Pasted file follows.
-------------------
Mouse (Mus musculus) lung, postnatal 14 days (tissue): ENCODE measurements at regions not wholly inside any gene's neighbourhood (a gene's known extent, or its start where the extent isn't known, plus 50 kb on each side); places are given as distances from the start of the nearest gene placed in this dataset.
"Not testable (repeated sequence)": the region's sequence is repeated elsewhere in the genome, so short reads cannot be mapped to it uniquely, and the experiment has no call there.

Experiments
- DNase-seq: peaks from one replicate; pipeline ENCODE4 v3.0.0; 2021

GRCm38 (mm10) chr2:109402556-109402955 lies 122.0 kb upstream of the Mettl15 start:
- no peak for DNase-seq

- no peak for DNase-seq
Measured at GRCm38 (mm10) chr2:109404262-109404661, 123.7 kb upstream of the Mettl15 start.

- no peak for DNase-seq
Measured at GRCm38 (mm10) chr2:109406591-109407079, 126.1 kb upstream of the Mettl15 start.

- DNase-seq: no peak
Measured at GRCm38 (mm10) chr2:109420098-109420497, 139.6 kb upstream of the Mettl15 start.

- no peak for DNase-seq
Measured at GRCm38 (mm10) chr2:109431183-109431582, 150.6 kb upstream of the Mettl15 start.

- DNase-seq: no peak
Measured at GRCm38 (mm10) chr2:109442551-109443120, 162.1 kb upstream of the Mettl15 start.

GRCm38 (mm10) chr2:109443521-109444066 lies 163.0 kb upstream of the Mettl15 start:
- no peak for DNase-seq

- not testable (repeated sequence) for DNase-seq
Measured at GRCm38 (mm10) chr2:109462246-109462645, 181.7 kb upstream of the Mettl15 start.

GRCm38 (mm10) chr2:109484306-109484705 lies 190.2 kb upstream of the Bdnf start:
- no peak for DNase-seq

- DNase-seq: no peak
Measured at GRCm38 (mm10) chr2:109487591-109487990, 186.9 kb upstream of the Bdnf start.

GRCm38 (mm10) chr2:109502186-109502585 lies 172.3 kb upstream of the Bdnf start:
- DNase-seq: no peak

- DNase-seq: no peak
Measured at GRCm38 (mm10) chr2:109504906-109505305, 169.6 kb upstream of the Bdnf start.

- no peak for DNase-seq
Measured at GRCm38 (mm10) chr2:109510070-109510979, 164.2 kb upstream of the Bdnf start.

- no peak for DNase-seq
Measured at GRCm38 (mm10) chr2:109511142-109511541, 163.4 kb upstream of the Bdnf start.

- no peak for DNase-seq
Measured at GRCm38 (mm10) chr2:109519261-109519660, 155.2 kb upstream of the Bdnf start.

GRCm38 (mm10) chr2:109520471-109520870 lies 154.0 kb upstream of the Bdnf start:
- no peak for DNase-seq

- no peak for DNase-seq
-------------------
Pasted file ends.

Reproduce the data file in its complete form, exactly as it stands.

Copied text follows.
Mouse (Mus musculus) lung, postnatal 14 days (tissue): ENCODE measurements at regions not wholly inside any gene's neighbourhood (a gene's known extent, or its start where the extent isn't known, plus 50 kb on each side); places are given as distances from the start of the nearest gene placed in this dataset.
"Not testable (repeated sequence)": the region's sequence is repeated elsewhere in the genome, so short reads cannot be mapped to it uniquely, and the experiment has no call there.

Experiments
- DNase-seq: peaks from one replicate; pipeline ENCODE4 v3.0.0; 2021

GRCm38 (mm10) chr2:109402556-109402955 lies 122.0 kb upstream of the Mettl15 start:
- no peak for DNase-seq

- no peak for DNase-seq
Measured at GRCm38 (mm10) chr2:109404262-109404661, 123.7 kb upstream of the Mettl15 start.

- no peak for DNase-seq
Measured at GRCm38 (mm10) chr2:109406591-109407079, 126.1 kb upstream of the Mettl15 start.

- DNase-seq: no peak
Measured at GRCm38 (mm10) chr2:109420098-109420497, 139.6 kb upstream of the Mettl15 start.

- no peak for DNase-seq
Measured at GRCm38 (mm10) chr2:109431183-109431582, 150.6 kb upstream of the Mettl15 start.

- DNase-seq: no peak
Measured at GRCm38 (mm10) chr2:109442551-109443120, 162.1 kb upstream of the Mettl15 start.

GRCm38 (mm10) chr2:109443521-109444066 lies 163.0 kb upstream of the Mettl15 start:
- no peak for DNase-seq

- not testable (repeated sequence) for DNase-seq
Measured at GRCm38 (mm10) chr2:109462246-109462645, 181.7 kb upstream of the Mettl15 start.

GRCm38 (mm10) chr2:109484306-109484705 lies 190.2 kb upstream of the Bdnf start:
- no peak for DNase-seq

- DNase-seq: no peak
Measured at GRCm38 (mm10) chr2:109487591-109487990, 186.9 kb upstream of the Bdnf start.

GRCm38 (mm10) chr2:109502186-109502585 lies 172.3 kb upstream of the Bdnf start:
- DNase-seq: no peak

- DNase-seq: no peak
Measured at GRCm38 (mm10) chr2:109504906-109505305, 169.6 kb upstream of the Bdnf start.

- no peak for DNase-seq
Measured at GRCm38 (mm10) chr2:109510070-109510979, 164.2 kb upstream of the Bdnf start.

- no peak for DNase-seq
Measured at GRCm38 (mm10) chr2:109511142-109511541, 163.4 kb upstream of the Bdnf start.

- no peak for DNase-seq
Measured at GRCm38 (mm10) chr2:109519261-109519660, 155.2 kb upstream of the Bdnf start.

GRCm38 (mm10) chr2:109520471-109520870 lies 154.0 kb upstream of the Bdnf start:
- no peak for DNase-seq

- no peak for DNase-seq